Collaborating with University Archives – OHIO University Libraries

Collaborating with University Archives


The president’s box for home football games, 2018.

Anyone who has spent time around OHIO’s campus knows that history and tradition have always played a significant role in all facets of OHIO life. It is, therefore, no surprise that when a college, department or program plans to recognize an anniversary or an historic accomplishment, the University Archives, located in the Mahn Center for Archives and Special Collections, is often the first place people turn to when they seek to enhance their celebrations with visual evidence of OHIO’s rich past.

Barbara “Barb” Fiocchi, the new assistant director of Ohio University donor relations stewardship and events, had witnessed firsthand the nostalgic impact that archival materials could have on any university-related event. So when Fiocchi was assigned to decorate the president’s box for OHIO’s home football games, one of her first moves was to reach out to the University Archives for historic photographs of Bobcat football.

“Because I had worked in the Library, [as an assistant to the Libraries director of development], I was well aware that the Archives had an amazing treasure trove of materials,” explained Fiocchi.  “In exhibit after exhibit I witnessed how much University Archives’ materials appealed to Library visitors.”

With this in mind, Fiocchi worked with the Libraries archives team and designer Kyle Lindner to find images of football events spanning the past four or five decades. 

“My idea all along for the president’s box was to focus on the fans that have cheered on the Bobcats throughout the years,” she said.

The University Archives staff located dozens of proof sheets from the University Photographer Collection. Each proof sheet contains 25 to 30 separate images of crowds, players and coaches at OHIO football games from the 1960s to the 1990s.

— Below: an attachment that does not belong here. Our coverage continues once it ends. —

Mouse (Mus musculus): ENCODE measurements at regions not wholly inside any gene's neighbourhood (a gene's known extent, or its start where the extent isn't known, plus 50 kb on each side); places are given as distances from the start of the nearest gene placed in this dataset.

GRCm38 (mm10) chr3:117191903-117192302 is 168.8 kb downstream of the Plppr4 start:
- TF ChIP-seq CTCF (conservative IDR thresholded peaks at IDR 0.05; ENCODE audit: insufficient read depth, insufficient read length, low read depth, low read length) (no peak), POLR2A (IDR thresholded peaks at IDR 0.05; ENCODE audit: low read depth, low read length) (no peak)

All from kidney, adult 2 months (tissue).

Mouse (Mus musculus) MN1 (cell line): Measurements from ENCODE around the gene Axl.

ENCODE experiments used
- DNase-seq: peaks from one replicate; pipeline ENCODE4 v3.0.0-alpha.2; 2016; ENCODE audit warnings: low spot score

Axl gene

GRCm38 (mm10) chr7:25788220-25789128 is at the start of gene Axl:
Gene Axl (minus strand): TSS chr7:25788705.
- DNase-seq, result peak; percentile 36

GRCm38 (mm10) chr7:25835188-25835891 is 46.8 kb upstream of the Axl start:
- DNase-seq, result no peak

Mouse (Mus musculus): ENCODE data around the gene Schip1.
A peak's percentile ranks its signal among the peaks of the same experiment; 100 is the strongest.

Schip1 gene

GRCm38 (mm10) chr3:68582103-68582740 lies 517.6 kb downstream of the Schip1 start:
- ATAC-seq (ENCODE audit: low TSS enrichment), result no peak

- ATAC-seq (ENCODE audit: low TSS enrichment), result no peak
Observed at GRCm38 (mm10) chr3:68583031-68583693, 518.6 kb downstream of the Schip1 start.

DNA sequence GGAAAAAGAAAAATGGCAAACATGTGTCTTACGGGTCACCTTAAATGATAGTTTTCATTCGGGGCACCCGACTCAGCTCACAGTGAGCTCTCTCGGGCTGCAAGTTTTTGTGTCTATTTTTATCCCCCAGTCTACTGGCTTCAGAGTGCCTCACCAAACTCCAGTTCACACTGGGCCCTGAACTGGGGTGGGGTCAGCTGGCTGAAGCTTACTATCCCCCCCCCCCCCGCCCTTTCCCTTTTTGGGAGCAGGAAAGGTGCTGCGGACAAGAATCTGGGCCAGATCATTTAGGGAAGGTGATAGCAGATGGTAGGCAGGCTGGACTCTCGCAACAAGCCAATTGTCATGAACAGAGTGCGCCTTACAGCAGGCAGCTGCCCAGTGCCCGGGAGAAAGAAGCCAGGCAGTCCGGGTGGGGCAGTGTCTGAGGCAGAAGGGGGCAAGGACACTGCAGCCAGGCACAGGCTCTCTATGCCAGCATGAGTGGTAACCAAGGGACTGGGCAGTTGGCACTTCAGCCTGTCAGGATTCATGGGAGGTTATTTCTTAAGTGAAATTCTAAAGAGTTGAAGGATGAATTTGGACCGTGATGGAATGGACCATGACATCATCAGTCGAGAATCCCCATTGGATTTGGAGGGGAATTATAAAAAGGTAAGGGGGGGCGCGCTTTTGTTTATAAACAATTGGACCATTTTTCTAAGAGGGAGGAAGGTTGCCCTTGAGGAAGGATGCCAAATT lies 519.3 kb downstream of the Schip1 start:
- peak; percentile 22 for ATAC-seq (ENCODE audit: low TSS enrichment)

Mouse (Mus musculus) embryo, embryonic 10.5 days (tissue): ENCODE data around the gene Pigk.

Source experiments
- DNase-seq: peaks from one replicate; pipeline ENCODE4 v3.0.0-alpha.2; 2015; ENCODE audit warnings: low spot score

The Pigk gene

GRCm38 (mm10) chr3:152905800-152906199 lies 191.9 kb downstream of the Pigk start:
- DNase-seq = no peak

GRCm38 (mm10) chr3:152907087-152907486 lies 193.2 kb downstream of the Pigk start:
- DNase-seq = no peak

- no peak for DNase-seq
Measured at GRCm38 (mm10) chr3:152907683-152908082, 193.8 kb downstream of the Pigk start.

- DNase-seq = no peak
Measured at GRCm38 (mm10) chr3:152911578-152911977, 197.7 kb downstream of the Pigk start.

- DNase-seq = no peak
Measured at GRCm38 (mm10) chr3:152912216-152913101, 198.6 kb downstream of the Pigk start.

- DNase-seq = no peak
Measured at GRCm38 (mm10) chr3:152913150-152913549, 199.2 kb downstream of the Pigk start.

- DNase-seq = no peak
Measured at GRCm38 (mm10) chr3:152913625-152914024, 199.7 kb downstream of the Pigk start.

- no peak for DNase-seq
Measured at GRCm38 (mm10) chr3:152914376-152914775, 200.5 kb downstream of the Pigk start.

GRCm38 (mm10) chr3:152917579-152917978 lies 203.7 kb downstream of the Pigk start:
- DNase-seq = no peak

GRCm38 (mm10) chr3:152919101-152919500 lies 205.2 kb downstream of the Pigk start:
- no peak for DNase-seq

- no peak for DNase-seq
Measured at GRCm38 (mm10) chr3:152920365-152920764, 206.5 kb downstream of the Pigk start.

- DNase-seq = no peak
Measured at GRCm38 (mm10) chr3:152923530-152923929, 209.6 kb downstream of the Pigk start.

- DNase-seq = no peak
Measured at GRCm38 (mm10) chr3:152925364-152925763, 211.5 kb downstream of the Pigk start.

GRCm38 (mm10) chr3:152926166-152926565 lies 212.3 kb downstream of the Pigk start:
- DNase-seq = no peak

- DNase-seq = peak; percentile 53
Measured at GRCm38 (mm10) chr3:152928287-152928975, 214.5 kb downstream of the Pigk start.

Fiocchi and Lindner spent hours in the Mahn Center reviewing and selecting photographs that would appeal to President and First Lady Nellis and their special guests. That selection, and corresponding negatives, were later delivered to the Libraries Digital Initiatives team who scanned and uploaded the images so that Fiocchi and Lindner could retrieve and convert them into the sizes and shapes in which they wanted to showcase them.  

“The images have transformed the space and always encourage conversations,” said Fiocchi. “It is always fun to walk through the box during a game and hear the snippets of conversation about the images.”  

One of the images features Andy Griffith holding a football as though he is contemplating its meaning.  Astute observers of popular culture will remember Griffith’s famous 1953 stand-up monologue, a hilarious story titled, “What It Was Was Football,” that recounted a visit to  a college football game, and which sparked Griffith’s career as a talented actor and comedian.  Some alumni may even remember that it was Griffith’s agent, the celebrated late OHIO alum Richard O. “Dick” Linke, who brought Griffith to Athens in 1963 and set up that wonderful shot.    

But, perhaps the most spectacular use of archival photographs in the president’s box are the wall-sized murals adorning both sides of the seating area from which guests have a bird’s eye view of the playing field.  Created from historic photographs of Bobcat-cheering fans in Peden Stadium, the images have a three-dimensional look, as though they are merely an extension of today’s crowd.  

 “The huge wall clings make it look as though the audience goes on forever,” said Fiocchi.  As for what is in store next for Fiocchi, “One upcoming project is the grand re-opening of historic Ellis Hall in January,” she stated.  “I will need to talk to the archives pretty soon about that!” 

The newly re-designed president’s box is just one example of the ways in which archival materials can be used to enhance any University-related event or project on campus. The University Archives staff encourages anyone who may be interested in using archival materials for their event or project to visit the Mahn Center for more information.

Photos by Stephen Zenner/Ohio University Libraries